Early thromboembolic prophylaxis in patients with blunt solid abdominal organ injuries undergoing nonoperative management: Is it safe?

Bellal Joseph, Viraj Pandit, Caitlyn Harrison, Dafney Lubin, Narong Kulvatunyou, Bardiya Zangbar, Andrew Tang, Terence O'Keeffe, Donald J. Green, Lynn Gries, Randall S. Friese, Peter Rhee

Research output: Contribution to journalArticle

30 Scopus citations

Abstract

Background The aim of this study was to compare the safety of early (≥48 hours), intermediate (48 to 72 hours), and late (≥72 hours) venous thromboembolism prophylaxis in patients with blunt abdominal solid organ injury managed nonoperatively.

Methods We performed a 6-year (2006 to 2011) retrospective review of all trauma patients with blunt abdominal solid organ injuries. Patients were matched using propensity score matching in a 2:1:1 (early:intermediate:late) for age, gender, systolic blood pressure, Glasgow Coma Scale, Injury Severity Score, and type and grade of organs injured. Our primary outcome measures were: hemorrhage complications and need for intervention (operative intervention and/or angioembolization).

Results A total of 116 patients (58 early, 29 intermediate, and 29 late) were included. There were no differences in age (P =.5), Injury Severity Score (P =.6), type (P =.1), and grade of injury of the organ (P =.6) between the 3 groups. There were 67 liver (43.2%), 63 spleen (40.6%), 49 kidney (31.6%), and 24 multiple solid organ (15.4%) injuries. There was no difference in operative intervention (P =.8) and postprophylaxis blood transfusion (P =.3) between the 3 groups.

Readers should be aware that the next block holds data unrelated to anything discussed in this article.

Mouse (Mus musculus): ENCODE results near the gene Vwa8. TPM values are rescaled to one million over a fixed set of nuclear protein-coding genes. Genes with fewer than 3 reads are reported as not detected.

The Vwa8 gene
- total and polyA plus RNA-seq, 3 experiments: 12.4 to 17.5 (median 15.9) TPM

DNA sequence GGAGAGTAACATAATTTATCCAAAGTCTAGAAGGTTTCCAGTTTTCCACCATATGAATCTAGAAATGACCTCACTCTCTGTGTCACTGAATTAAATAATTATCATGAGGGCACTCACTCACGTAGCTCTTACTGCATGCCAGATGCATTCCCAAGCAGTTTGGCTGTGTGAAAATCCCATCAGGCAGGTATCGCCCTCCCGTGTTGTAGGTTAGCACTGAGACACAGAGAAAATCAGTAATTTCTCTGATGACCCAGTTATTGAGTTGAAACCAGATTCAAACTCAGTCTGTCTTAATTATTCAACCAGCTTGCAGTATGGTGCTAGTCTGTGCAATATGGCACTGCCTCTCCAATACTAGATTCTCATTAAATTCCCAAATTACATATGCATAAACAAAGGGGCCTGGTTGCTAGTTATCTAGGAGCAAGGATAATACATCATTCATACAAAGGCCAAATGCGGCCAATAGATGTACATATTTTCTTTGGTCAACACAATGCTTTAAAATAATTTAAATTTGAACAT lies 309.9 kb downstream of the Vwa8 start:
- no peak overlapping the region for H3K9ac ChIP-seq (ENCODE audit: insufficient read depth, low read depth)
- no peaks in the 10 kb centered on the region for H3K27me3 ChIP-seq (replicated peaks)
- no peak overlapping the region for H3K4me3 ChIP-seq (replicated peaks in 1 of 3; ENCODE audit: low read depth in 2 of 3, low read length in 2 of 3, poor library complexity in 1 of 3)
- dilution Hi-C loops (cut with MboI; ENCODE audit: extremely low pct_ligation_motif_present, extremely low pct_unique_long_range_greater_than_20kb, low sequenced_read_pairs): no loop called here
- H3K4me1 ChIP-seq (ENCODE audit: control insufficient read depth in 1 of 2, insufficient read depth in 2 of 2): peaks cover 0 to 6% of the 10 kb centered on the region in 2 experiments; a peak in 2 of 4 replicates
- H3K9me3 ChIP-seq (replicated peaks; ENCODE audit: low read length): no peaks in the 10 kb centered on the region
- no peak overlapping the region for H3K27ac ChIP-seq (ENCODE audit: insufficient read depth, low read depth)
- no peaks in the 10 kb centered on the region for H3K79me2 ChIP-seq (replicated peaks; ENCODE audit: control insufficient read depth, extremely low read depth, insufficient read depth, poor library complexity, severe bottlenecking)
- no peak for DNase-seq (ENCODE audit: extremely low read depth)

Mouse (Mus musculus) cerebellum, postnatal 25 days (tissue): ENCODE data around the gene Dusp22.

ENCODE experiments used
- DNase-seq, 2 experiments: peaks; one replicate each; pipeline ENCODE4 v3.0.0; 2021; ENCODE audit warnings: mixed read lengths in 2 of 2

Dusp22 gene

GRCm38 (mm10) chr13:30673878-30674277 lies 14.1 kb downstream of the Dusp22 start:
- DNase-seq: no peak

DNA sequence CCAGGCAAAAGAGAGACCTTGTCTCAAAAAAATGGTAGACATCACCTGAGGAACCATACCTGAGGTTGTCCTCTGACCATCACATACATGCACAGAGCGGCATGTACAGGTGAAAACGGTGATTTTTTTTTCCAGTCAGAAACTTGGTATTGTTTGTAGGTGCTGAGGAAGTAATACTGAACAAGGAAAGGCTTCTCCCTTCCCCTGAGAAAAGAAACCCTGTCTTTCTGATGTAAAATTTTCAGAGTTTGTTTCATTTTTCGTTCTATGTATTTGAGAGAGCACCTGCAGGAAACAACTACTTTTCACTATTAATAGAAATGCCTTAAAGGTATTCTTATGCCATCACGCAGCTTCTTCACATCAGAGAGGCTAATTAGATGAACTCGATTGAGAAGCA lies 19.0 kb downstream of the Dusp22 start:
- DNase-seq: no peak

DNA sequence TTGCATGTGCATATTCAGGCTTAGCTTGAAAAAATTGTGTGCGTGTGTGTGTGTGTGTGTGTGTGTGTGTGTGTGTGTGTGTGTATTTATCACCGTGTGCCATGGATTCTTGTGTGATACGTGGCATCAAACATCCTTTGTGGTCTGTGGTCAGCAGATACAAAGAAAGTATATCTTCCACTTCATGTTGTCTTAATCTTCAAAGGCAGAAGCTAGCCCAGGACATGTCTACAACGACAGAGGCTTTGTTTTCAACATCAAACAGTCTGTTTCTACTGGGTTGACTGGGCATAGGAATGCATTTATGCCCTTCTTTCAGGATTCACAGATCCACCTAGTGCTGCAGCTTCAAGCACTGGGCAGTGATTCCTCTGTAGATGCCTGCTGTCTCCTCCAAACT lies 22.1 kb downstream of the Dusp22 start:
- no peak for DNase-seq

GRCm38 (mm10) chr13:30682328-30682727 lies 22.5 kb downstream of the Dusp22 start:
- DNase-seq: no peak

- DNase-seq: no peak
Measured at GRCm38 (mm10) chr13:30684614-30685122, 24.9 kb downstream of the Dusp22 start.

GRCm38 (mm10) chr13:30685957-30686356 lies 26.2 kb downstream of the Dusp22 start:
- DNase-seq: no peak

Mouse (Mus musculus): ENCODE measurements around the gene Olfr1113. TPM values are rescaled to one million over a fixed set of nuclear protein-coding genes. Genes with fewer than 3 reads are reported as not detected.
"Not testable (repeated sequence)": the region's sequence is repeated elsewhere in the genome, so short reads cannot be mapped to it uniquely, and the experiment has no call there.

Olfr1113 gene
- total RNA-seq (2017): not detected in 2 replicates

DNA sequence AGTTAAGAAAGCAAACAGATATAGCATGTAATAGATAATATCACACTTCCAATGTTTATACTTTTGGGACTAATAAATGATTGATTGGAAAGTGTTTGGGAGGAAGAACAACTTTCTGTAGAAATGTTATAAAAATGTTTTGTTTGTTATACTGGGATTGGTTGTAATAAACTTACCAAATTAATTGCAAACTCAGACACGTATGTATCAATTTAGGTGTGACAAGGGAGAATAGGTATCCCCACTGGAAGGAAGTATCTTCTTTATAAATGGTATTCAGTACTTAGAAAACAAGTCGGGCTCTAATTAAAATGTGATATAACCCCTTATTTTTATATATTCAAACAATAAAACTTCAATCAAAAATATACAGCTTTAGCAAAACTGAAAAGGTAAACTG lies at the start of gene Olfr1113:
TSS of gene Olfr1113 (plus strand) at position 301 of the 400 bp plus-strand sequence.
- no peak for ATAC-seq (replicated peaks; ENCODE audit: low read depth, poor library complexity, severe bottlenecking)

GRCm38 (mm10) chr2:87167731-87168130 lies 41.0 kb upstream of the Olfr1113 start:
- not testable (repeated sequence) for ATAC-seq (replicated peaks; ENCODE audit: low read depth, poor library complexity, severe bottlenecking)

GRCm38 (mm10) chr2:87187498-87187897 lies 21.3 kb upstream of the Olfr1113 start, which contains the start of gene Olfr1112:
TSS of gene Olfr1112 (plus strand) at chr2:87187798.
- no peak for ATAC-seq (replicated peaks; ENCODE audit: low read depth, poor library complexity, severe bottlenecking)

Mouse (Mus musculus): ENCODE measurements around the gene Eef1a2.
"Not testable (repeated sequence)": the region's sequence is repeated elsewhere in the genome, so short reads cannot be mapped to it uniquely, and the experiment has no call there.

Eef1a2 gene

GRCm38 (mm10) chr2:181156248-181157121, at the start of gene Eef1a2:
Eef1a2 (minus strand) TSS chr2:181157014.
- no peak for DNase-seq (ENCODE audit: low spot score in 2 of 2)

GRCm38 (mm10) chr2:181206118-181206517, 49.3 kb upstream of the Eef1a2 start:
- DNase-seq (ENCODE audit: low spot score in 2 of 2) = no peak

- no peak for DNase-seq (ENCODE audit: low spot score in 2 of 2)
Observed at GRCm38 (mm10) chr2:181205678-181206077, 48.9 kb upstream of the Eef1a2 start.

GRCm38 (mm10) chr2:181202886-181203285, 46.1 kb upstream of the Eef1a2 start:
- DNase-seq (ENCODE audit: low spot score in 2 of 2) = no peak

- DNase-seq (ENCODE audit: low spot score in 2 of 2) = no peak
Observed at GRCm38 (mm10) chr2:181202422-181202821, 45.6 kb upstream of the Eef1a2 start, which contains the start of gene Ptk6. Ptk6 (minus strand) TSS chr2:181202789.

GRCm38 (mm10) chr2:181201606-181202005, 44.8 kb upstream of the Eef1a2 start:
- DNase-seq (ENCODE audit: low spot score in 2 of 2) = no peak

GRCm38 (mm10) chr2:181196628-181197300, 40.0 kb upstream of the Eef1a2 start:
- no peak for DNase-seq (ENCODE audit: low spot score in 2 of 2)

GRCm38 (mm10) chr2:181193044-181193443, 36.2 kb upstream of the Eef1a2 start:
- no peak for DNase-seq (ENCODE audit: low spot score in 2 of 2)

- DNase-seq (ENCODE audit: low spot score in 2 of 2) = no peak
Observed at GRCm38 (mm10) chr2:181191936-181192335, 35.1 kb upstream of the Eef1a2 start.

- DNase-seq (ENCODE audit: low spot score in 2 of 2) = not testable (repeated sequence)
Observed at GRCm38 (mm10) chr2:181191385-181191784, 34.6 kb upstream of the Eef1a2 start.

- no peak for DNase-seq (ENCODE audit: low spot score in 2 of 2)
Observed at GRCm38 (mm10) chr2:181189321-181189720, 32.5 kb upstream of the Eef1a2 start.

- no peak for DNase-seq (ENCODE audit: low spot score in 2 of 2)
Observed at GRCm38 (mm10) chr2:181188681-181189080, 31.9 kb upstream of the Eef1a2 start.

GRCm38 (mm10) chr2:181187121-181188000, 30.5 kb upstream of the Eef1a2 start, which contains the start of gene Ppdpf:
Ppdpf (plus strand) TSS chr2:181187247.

Conclusions Early enoxaparin-based anticoagulation may be a safe option in trauma patients with blunt solid organ injury. This study showed no significant correlation between early anticoagulation and development of bleeding complications.

Original languageEnglish (US)
Pages (from-to)194-198
Number of pages5
JournalAmerican journal of surgery
Volume209
Issue number1
DOIs
StatePublished - Jan 1 2015

Keywords

  • Bleeding complications
  • Blunt solid organ injury
  • Failure of nonoperative management
  • Timing of venous thromboembolism prophylaxis
  • Venous thromboembolism prophylaxis

ASJC Scopus subject areas

  • Surgery

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